Reduce Your Risk of Cancer with Just a Few Minutes of Intense Physical Activity

plays a crucial role in maintaining good and overall . Research has consistently shown that regular can decrease the risk of chronic diseases such as cardiovascular diseases, diabetes, and cancer. Unfortunately, many individuals struggle to meet the recommended levels of physical activity, which poses a significant challenge to public health. However, a new study has brought some good news for those who dislike or are unable to engage in structured vigorous physical activity.

Short Bursts of Intense Physical Activity and Cancer Risk

A recent study has found that just 4.5 minutes per day of intense physical activity, divided into short sessions lasting one to two minutes, is associated with up to a 32% reduction in the risk of cancer. The study included 22,398 non-active adults who participated in the UK Biobank study and wore wrist-worn accelerometers to measure their physical activity levels over an average duration of 6.7 years.

Understanding Vigorous Intermittent Lifestyle Physical Activity (VILPA)

Researchers have coined the term “Vigorous Intermittent Lifestyle Physical Activity” (VILPA) to describe these short bouts of intense physical activity. VILPA refers to activities that are part of our daily lives, such as climbing stairs, sprinting, or brisk walking over short distances. Unlike traditional continuous and structured exercise, VILPA involves short bursts of intense and sporadic physical activity.

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The Study and Its Findings

The study focused on adults between the ages of 40 and 69 who did not engage in physical activity during their leisure time and participated in less than one recreational walk per week. Using data recorded by the wrist-worn accelerometers, the researchers examined the relationship between VILPA and the incidence of cancer among the participants.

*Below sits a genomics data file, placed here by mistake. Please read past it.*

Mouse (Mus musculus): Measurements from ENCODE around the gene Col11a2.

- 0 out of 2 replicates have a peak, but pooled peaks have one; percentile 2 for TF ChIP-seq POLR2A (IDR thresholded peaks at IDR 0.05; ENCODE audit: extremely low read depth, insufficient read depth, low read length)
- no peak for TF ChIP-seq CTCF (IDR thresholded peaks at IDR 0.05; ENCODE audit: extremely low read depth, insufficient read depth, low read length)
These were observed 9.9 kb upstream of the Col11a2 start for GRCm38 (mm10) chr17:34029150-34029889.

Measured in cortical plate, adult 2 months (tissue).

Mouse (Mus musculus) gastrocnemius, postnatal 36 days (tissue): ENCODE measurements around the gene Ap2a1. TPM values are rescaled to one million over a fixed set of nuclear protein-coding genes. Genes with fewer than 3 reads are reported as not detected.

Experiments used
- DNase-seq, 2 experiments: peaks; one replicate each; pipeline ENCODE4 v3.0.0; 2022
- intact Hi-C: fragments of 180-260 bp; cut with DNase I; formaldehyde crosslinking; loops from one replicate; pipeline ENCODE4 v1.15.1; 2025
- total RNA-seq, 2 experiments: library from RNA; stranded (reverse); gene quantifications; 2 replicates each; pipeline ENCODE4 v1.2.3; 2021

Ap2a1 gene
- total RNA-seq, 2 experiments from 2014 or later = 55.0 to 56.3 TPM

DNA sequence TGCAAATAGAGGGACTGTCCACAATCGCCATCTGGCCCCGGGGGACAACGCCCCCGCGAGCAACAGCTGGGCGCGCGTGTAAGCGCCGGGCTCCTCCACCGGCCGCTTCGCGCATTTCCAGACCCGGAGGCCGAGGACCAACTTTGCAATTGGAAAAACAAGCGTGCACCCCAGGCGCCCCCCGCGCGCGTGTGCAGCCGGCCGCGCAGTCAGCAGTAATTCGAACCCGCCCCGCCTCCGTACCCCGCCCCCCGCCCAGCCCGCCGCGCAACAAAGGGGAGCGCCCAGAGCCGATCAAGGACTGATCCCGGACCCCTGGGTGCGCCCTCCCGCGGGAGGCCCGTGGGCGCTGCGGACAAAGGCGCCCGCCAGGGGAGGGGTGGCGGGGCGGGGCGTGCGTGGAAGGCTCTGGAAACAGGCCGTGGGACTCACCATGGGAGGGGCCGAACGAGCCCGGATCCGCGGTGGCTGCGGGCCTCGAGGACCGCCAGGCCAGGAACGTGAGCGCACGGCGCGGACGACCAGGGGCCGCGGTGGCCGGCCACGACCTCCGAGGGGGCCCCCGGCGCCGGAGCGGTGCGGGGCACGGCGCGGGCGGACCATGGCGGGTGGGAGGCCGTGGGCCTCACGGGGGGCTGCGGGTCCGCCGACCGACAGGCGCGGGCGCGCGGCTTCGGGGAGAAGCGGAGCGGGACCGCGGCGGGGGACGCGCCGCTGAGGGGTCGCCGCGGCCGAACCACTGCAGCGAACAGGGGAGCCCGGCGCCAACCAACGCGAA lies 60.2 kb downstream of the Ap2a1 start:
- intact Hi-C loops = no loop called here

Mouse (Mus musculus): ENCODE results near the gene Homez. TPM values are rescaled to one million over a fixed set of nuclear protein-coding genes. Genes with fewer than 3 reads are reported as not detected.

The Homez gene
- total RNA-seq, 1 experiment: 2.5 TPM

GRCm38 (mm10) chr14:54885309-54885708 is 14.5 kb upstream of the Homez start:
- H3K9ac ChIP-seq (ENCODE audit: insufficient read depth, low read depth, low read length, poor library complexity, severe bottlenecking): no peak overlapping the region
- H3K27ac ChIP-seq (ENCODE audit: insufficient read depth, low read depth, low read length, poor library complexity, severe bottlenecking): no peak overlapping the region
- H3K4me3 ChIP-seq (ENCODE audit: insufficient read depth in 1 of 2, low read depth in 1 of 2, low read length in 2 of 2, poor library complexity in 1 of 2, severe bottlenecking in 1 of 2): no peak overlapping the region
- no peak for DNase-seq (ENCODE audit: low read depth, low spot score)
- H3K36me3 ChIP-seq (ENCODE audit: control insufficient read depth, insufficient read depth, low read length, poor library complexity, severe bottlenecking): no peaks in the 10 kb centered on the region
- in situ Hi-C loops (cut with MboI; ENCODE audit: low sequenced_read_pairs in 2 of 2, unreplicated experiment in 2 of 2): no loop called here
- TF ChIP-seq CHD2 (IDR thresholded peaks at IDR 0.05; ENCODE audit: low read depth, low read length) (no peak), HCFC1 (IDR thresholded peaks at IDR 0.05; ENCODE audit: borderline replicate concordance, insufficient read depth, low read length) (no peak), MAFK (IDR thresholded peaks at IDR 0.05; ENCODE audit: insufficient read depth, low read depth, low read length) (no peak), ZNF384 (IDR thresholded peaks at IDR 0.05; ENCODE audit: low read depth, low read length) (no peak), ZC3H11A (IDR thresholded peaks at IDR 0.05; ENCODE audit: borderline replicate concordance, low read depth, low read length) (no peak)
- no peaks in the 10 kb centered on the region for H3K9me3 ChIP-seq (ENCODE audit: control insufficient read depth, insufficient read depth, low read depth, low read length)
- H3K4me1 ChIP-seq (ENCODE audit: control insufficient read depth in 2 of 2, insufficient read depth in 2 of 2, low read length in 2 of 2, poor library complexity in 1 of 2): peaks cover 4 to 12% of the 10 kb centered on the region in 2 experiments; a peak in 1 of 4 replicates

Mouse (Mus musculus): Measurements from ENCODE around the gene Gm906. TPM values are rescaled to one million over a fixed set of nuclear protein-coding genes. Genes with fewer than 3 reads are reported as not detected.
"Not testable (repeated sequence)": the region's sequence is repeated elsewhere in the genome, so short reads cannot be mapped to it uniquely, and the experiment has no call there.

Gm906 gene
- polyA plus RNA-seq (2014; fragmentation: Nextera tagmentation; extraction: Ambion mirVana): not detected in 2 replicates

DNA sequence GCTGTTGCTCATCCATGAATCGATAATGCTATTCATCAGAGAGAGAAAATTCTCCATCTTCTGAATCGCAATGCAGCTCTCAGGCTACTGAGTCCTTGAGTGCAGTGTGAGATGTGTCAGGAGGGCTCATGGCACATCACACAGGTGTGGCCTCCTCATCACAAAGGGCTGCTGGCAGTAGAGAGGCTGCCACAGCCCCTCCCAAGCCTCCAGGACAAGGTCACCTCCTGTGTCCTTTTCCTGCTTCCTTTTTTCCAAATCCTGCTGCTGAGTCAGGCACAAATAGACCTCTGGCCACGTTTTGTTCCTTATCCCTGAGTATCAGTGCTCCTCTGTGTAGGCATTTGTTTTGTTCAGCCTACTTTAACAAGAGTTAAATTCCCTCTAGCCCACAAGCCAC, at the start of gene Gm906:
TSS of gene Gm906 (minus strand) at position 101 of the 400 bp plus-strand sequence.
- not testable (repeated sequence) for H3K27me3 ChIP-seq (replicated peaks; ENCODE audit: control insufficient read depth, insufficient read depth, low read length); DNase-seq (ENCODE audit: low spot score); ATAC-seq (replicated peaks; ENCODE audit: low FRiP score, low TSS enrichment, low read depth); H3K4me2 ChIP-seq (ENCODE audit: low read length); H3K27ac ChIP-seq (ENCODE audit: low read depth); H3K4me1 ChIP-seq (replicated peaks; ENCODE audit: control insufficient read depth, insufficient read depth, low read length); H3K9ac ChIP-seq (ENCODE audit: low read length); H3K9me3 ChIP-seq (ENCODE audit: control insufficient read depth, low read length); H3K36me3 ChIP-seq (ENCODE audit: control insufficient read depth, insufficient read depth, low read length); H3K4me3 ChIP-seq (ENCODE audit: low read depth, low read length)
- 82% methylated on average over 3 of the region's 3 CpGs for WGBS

Over the course of the study, 2,356 new cases of cancer were identified. The researchers used a machine learning technique called “random forest” to classify the recorded physical activity based on its intensity. The analysis revealed a nearly linear relationship between VILPA and , meaning that engaging in more VILPA was associated with a lower risk of cancer.

Reducing Cancer Risk with Just a Few Minutes of VILPA

Most VILPA sessions lasted one to two minutes, and on average, the participants engaged in 4.5 minutes of VILPA per day, with a maximum of 16 minutes. The statistical analyses showed that compared to those who did not engage in any VILPA, individuals who participated in 4.5 minutes of VILPA per day had a 20% reduced risk of cancer.

Past research has already established a link between low levels of physical activity and certain types of cancer, including liver, lung, kidney, stomach, endometrial, myeloid leukemia, myeloma, colon, head and neck, bladder, breast, and esophageal cancer. This new study further highlights that engaging in 4.5 minutes of VILPA per day can reduce the risk of these physically activity-related cancers by approximately 31%.

The Need for Further Research

While the study's findings are promising and have been commended by experts, further research is needed to better understand the underlying mechanisms and establish precise recommendations. It is important to note that this study does not establish a cause-and-effect relationship due to its design. Therefore, additional intervention studies using VILPA are necessary to confirm the findings and evaluate the effectiveness of this approach in reducing the risk of cancer.

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The study emphasizes the importance of physical activity in cancer . Even a few minutes of intense physical activity spread throughout the day can significantly reduce the risk of cancer. VILPA offers a promising alternative to traditional recommendations based solely on the duration of physical activity, particularly for individuals who do not enjoy exercising. However, conducting further research is crucial to confirm these findings, gain a better understanding of the relationship between VILPA and cancer risk, and develop specific guidelines for the general population.

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